The internet is something that you can connect to from your office, home or mobile. In fact it is estimated that within the UK the average household owns 7.4 internet devices – quite some feat when the joys of dial-up internet were only integrated in to the public domain around 20 years ago. But what is it actually – what does it mean to you?
We treat the internet as something that we just expect to be there. If you are travelling on the train and reach an area that just about has GPRS, let alone 3G, there is that panic of being disconnected and not being able to update your news app or let your Twitter followers know what you’re having for lunch. Without an internet connection many of us are left counting down the minutes until we can once again be connected.
In this modern age we are connected with people across the globe through an interconnection of networks, more commonly known as – you guessed it- the internet. With it we are able to achieve great things and communicate with people we otherwise may never have known. In fact, the internet, particularly superfast business internet, is so reliable now that we can have real-time video conferences with colleagues on the other side of the world – now that is impressive. So it is not surprising that when we are without it we feel a little lost.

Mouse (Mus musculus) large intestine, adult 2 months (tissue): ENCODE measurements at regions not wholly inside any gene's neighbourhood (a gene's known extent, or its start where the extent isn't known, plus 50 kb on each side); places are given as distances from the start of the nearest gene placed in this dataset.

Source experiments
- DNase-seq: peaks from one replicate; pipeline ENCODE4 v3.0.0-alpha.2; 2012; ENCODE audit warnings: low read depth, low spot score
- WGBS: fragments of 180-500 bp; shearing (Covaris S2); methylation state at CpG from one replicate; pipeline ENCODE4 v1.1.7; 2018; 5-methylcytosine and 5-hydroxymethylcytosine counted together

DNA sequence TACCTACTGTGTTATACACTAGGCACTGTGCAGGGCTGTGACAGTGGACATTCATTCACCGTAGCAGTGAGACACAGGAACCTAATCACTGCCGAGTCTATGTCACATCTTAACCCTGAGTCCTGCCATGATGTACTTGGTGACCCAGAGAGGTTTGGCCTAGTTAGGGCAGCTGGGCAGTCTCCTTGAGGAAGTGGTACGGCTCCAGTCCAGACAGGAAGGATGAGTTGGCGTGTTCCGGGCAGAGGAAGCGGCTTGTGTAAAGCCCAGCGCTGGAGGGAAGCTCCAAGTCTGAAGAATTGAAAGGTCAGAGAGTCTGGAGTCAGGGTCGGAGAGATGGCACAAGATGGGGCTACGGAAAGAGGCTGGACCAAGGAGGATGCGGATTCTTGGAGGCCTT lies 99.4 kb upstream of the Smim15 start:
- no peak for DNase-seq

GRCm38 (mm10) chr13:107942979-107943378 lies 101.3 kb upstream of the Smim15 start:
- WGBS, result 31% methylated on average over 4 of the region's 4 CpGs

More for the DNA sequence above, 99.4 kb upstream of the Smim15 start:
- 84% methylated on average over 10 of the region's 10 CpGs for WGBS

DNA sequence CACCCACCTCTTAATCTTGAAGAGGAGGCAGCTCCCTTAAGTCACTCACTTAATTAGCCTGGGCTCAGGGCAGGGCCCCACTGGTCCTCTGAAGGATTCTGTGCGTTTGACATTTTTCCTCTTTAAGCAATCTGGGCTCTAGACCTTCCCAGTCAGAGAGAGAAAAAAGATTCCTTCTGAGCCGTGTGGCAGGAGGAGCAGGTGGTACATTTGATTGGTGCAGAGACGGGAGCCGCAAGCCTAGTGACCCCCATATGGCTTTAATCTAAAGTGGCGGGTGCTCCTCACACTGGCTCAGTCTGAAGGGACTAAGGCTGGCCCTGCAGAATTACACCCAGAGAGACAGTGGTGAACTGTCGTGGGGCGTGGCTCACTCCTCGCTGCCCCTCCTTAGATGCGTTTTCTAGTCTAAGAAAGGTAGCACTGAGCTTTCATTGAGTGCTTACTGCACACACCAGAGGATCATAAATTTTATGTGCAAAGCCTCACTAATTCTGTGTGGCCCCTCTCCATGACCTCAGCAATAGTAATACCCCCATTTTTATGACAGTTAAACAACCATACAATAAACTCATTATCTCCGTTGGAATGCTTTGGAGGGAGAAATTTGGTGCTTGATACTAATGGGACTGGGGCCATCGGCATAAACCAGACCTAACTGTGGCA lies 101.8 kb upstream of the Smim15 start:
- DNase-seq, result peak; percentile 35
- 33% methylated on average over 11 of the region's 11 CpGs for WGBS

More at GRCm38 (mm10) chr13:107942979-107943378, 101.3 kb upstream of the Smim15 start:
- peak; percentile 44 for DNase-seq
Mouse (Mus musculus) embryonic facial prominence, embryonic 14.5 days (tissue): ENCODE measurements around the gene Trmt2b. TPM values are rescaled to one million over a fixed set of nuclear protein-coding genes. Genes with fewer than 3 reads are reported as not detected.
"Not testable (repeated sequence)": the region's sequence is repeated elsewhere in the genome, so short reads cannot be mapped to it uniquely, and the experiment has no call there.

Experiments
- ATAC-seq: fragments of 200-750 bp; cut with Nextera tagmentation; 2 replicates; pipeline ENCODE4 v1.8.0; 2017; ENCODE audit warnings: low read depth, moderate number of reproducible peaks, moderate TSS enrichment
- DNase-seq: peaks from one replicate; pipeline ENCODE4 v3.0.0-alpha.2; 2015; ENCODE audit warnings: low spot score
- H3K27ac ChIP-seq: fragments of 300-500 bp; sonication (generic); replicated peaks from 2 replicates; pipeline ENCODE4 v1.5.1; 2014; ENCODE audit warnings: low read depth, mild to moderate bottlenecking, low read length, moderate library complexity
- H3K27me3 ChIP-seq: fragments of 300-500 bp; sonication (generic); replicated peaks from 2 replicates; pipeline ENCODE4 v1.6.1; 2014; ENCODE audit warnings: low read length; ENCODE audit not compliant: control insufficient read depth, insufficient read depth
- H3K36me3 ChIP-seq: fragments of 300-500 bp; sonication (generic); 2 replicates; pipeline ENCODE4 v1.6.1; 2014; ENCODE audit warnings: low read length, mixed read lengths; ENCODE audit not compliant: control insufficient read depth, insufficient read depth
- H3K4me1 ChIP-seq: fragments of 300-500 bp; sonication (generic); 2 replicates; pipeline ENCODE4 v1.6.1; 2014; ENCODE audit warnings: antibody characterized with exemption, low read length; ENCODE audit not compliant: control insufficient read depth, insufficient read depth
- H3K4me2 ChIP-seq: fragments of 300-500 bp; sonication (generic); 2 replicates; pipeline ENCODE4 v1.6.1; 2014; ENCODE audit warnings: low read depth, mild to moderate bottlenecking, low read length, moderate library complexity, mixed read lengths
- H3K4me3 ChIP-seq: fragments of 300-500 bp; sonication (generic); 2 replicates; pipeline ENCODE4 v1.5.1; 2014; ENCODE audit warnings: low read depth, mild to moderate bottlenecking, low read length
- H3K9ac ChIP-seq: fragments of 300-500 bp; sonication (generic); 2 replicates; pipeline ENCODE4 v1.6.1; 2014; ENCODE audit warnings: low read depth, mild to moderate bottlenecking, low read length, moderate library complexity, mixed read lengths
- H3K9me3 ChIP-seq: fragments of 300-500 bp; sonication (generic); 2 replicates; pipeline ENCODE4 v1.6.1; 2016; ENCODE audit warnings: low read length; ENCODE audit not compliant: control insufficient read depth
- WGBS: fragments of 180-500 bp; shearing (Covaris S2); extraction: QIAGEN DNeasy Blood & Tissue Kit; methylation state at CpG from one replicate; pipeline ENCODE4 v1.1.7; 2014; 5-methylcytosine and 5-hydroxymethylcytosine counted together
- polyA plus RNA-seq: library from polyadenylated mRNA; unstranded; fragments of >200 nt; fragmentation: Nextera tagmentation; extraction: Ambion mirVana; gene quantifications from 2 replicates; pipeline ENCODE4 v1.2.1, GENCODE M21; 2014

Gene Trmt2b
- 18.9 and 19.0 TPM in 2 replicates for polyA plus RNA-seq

Work vs. Play
This reliance on connectivity is often across multiple platforms and devices too; most frequently a personal and business phone. Having both of these devices ensures that there is a succinct difference in the intention of use for each, but really if you have one internet connected smartphone – do you really need another for business contacts and email? They are easy enough to combine from a technology point of view, but often this divide is caused by personal opinion.
With the increasing presence of the internet in both our professional and personal lives it is becoming harder to divide the two. Managing Directors are able to check their emails constantly and reply to any questions, whether it is 6am or 10pm, and those working in Digital Marketing will receive notifications whenever there is activity on their company’s Twitter account – meaning there really is no such thing as “home time” anymore.
But is this truly an issue? Does the fact that we are able to work around the clock actually provide us much more freedom in how we work and complete tasks? The increase in flexible working policies across various industries clearly shows that people no longer want, or more commonly need, to work the standard 9-5 hours from an office in the City. The internet has enabled them to be flexible, whilst remaining connected and productive.
The internet is an enabler in both a personal and professional capacity, and because of this the two are merging more and more.
So, what does the internet mean to you? Because whatever it means right now, it might just change in a years’ time…